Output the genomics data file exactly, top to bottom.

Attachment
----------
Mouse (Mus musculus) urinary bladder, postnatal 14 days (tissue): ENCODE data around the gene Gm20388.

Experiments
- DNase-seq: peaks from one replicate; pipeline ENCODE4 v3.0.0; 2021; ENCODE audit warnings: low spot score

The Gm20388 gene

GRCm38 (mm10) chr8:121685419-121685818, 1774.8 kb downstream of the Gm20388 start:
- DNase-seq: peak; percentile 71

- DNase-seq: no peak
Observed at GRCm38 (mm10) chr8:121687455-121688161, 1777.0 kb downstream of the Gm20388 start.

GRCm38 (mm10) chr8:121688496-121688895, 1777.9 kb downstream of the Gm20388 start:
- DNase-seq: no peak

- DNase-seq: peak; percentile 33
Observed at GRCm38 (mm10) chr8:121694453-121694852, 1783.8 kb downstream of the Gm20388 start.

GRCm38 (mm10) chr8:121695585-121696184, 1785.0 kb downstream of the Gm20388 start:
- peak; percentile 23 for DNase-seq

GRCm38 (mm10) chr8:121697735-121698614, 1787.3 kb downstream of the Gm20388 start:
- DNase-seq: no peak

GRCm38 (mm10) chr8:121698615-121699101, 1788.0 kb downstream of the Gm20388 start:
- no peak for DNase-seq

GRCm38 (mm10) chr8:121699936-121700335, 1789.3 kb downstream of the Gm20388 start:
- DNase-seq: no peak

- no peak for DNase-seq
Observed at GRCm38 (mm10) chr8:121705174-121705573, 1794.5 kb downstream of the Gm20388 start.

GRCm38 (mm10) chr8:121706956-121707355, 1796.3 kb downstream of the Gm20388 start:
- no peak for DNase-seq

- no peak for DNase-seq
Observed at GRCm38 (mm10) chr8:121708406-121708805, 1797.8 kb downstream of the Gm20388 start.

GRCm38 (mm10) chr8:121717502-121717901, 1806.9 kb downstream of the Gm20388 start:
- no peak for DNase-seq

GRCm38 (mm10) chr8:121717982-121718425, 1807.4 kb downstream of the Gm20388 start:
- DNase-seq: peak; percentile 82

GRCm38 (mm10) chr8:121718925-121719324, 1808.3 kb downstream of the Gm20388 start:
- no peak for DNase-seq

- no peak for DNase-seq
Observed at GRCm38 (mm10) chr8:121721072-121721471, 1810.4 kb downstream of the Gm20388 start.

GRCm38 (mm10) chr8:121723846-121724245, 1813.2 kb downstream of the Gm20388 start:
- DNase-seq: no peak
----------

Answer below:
Mouse (Mus musculus) urinary bladder, postnatal 14 days (tissue): ENCODE data around the gene Gm20388.

Experiments
- DNase-seq: peaks from one replicate; pipeline ENCODE4 v3.0.0; 2021; ENCODE audit warnings: low spot score

The Gm20388 gene

GRCm38 (mm10) chr8:121685419-121685818, 1774.8 kb downstream of the Gm20388 start:
- DNase-seq: peak; percentile 71

- DNase-seq: no peak
Observed at GRCm38 (mm10) chr8:121687455-121688161, 1777.0 kb downstream of the Gm20388 start.

GRCm38 (mm10) chr8:121688496-121688895, 1777.9 kb downstream of the Gm20388 start:
- DNase-seq: no peak

- DNase-seq: peak; percentile 33
Observed at GRCm38 (mm10) chr8:121694453-121694852, 1783.8 kb downstream of the Gm20388 start.

GRCm38 (mm10) chr8:121695585-121696184, 1785.0 kb downstream of the Gm20388 start:
- peak; percentile 23 for DNase-seq

GRCm38 (mm10) chr8:121697735-121698614, 1787.3 kb downstream of the Gm20388 start:
- DNase-seq: no peak

GRCm38 (mm10) chr8:121698615-121699101, 1788.0 kb downstream of the Gm20388 start:
- no peak for DNase-seq

GRCm38 (mm10) chr8:121699936-121700335, 1789.3 kb downstream of the Gm20388 start:
- DNase-seq: no peak

- no peak for DNase-seq
Observed at GRCm38 (mm10) chr8:121705174-121705573, 1794.5 kb downstream of the Gm20388 start.

GRCm38 (mm10) chr8:121706956-121707355, 1796.3 kb downstream of the Gm20388 start:
- no peak for DNase-seq

- no peak for DNase-seq
Observed at GRCm38 (mm10) chr8:121708406-121708805, 1797.8 kb downstream of the Gm20388 start.

GRCm38 (mm10) chr8:121717502-121717901, 1806.9 kb downstream of the Gm20388 start:
- no peak for DNase-seq

GRCm38 (mm10) chr8:121717982-121718425, 1807.4 kb downstream of the Gm20388 start:
- DNase-seq: peak; percentile 82

GRCm38 (mm10) chr8:121718925-121719324, 1808.3 kb downstream of the Gm20388 start:
- no peak for DNase-seq

- no peak for DNase-seq
Observed at GRCm38 (mm10) chr8:121721072-121721471, 1810.4 kb downstream of the Gm20388 start.

GRCm38 (mm10) chr8:121723846-121724245, 1813.2 kb downstream of the Gm20388 start:
- DNase-seq: no peak